They all raise the shield of absolute immunity, a judicially created exception to 42 U. Fletcher , U. And so only truly prosecutorial functions, not investigative conduct, justify complete protection from suit. James v. Guzman v. AG —immigration—reversal—Roth. The court vacated the ruling of the Board of Immigration Appeals against Guzman on his asylum claim, holding that 1 persons who publicly provide assistance against major Salvadoran gangs qualify as a particular social group and thus are eligible for asylum and withholding of removal , 2 Guzman failed to prove persecution on account of political opinion, and 3 the BIA erred in concluding that Guzman was unlikely to face torture upon removal.

Joining Roth were Restrepo and Fisher. Joining Restrepo were Chagares and Jordan. McCafferty v. Even if they could, C. Tyler —criminal—reversal—Shwartz. Because 1 the District Court erred in ruling that Fowler v. United States, U. Joining Shwartz was Scirica, with Rendell dissenting in part.

Arguing counsel were Carlo Marchioli for the government and Quin Sorenson for the defendant. A direct link to the notice is here. Ricketts v. AG —immigration—affirmance—Jordan. Joining Jordan were Greenaway, Jr. Also today the Court granted an unopposed motion to amend and issued an amended opinion in Raia, the important COVID opinion it originally issued Friday. For anyone who cares, I want to explain briefly how it came to pass.

His appeal remains pending, currently on hold until the Supreme Court decides a potentially related case. Last month I came to believe that Davis is at risk from covid infection, so I filed a motion for his release pending appeal, which the government opposed and which a two-judge motions panel denied on March After denial of the motion, I came to believe that it was important that more lawyers try to get vulnerable clients out of prison, and also that more courts be granting such requests, without requiring a covid diagnosis.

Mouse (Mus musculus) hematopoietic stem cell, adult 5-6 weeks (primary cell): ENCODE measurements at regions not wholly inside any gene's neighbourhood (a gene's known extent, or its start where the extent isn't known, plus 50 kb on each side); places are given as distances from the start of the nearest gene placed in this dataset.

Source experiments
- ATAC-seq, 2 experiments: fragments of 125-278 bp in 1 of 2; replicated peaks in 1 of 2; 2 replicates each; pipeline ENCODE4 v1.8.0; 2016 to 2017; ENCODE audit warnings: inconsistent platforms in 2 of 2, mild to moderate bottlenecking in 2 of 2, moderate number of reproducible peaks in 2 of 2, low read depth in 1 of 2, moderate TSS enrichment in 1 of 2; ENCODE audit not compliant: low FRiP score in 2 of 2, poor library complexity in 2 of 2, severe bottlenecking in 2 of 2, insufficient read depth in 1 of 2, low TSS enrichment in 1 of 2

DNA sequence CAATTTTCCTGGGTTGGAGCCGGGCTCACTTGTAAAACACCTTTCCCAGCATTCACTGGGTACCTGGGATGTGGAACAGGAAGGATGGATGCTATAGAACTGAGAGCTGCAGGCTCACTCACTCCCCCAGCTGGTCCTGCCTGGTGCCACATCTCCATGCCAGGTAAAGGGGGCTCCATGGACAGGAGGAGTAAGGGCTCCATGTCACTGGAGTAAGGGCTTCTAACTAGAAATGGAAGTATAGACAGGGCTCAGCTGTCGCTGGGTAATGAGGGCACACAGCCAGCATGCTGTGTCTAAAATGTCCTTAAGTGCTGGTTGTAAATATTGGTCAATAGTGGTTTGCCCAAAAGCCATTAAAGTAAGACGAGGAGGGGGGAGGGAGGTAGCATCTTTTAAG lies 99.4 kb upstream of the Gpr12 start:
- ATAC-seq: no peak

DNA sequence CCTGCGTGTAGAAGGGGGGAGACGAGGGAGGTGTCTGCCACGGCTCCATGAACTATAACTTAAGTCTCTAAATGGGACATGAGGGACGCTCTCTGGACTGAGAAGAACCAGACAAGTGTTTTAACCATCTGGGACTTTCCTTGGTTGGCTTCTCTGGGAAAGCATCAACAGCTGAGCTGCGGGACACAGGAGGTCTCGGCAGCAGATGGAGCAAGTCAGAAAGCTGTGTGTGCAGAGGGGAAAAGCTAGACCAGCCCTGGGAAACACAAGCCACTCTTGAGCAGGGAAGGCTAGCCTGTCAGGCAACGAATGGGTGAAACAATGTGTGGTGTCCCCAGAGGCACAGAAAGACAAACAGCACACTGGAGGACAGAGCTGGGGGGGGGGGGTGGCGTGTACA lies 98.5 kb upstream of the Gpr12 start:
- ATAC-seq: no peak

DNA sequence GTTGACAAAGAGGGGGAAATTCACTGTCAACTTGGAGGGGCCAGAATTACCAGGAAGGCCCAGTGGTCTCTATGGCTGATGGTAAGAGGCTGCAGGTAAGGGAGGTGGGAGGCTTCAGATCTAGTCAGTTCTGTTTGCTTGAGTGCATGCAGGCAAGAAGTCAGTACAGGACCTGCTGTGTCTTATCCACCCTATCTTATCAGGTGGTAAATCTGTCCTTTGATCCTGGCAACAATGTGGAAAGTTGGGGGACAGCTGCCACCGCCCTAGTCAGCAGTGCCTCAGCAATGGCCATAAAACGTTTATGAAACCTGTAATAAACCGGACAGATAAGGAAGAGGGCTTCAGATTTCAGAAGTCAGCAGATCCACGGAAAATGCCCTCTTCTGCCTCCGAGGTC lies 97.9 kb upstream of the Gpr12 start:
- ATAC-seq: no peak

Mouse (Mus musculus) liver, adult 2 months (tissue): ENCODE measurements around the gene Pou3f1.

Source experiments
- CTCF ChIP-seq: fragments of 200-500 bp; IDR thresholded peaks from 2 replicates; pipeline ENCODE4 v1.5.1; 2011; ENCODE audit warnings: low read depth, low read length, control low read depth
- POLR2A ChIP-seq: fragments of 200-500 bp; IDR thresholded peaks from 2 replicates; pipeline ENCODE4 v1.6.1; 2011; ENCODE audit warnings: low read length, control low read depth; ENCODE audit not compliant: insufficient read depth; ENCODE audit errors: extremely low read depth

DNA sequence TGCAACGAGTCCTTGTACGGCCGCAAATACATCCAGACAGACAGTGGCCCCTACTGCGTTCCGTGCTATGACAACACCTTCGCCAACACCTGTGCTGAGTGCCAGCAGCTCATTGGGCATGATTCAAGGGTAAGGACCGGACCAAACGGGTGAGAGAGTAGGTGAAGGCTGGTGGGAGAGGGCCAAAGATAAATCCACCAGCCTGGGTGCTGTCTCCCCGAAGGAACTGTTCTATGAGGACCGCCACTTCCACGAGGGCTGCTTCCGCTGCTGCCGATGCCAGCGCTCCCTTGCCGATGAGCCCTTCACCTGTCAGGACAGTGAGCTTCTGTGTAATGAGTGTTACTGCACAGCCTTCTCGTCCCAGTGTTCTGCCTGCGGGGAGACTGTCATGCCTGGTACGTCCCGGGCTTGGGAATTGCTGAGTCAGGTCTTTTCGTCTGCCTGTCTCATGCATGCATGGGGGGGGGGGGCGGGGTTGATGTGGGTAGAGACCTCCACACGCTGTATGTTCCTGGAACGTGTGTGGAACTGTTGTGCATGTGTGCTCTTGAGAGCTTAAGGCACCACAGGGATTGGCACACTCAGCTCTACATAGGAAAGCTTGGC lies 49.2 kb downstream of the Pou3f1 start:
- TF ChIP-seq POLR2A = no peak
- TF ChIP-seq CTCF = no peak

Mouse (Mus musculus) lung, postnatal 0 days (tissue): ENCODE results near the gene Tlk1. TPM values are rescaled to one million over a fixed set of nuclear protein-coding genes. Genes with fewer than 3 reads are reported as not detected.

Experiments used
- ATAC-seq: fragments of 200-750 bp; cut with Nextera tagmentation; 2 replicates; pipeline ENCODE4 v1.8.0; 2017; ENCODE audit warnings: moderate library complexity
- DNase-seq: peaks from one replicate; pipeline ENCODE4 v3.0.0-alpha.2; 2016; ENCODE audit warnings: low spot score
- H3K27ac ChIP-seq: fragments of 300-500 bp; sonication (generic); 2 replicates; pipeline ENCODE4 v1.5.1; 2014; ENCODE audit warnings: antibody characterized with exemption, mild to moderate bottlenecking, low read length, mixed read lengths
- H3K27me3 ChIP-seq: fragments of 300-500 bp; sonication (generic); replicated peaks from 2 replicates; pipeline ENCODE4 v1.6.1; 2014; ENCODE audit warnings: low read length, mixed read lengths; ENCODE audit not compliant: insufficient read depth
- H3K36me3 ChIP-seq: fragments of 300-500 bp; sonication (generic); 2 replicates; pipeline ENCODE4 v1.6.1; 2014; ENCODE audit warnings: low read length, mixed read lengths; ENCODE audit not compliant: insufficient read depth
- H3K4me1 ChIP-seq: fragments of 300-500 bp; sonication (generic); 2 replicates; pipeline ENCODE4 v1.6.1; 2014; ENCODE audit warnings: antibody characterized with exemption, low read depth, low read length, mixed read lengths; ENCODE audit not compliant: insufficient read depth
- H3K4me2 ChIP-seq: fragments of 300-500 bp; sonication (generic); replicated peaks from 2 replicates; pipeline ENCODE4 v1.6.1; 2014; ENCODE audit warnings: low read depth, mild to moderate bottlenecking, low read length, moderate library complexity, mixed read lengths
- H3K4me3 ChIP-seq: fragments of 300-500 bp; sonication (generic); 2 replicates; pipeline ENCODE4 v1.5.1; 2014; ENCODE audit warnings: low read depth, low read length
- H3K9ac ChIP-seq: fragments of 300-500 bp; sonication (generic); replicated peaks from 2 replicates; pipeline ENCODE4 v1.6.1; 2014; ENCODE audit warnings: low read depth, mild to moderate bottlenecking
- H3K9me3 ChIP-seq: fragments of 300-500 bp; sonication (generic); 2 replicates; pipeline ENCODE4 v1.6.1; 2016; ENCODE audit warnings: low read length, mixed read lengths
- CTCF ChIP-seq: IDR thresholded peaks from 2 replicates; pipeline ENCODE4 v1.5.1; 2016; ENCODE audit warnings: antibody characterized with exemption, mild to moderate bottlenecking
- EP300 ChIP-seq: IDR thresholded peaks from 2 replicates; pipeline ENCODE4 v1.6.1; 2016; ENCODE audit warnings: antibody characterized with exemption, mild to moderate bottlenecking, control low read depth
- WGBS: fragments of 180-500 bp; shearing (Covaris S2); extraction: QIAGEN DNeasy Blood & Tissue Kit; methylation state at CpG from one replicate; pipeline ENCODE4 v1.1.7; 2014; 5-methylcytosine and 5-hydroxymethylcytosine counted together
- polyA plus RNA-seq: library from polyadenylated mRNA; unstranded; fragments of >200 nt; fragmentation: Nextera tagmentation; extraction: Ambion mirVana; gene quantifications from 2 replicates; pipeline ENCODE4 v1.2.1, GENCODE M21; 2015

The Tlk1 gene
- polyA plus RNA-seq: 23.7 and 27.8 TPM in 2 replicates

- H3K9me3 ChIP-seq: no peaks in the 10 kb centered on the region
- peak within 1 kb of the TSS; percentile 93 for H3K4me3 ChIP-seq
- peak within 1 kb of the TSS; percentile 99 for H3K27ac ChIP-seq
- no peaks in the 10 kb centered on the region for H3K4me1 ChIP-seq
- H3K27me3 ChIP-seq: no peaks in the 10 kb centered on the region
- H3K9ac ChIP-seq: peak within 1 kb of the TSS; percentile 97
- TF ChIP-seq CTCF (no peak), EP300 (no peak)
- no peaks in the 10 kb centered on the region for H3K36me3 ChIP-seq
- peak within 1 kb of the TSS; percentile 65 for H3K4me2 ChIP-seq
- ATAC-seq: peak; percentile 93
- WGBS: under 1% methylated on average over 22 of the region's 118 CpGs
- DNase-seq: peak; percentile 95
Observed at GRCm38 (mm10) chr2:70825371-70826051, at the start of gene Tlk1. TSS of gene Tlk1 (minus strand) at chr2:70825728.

Getting no response from the Inquirer, : , I tweeted along similar lines a few days later. Submitting an op-ed about a case of mine made me nervous, frankly. But because I saw it as an unusual and urgent situation, and because the court had ruled on the motion already, I went ahead and sent it off.

Flash forward a couple weeks. The government has again opposed the motion and it now is pending for decision before the court. The day after I filed the renewed motion, April 2, the Inquirer contacted me to say it had finally decided to run my op-ed.

After minor updating tweaks, my op-ed ran online starting Friday and will be in the print edition tomorrow. But in the end I decided my fear was unfounded and my message was one I still hoped the public would hear. This is all new to me. But any remand would be futile. Accordingly, since Rule 3 a 2 is inapt and since remanding the matter under Rule Davis , No.

June 3, available here. With COVID making every day matter, this is a critically important distinction because claim-processing rules can be forfeited if not raised by a party and might be subject to equitable exceptions. Berman expresses hope that counsel will seek reconsideration or emergency en banc review. Before , the only ones allowed to request compassionate release for a prisoner was the Bureau of Prisons; the First Step Act changed that, allowing prisoners to file compassionate-release motions for the first time.

Application of the day rule is a big deal. Compassionate release is the most broadly applicable tool available to courts, by far, to release prisoners during the pandemic. The more rigidly courts interpret the rule, the more people in prison die. We do not mean to minimize the risks that COVID poses in the federal prison system, particularly for inmates like Raia. Memorandum from Attorney Gen. James —criminal—affirmance—Shwartz. The Court today granted panel rehearing and issued an amended opinion still affirming the fraud conviction of a former Virgin Islands senator and author of the Manly Manners trilogy.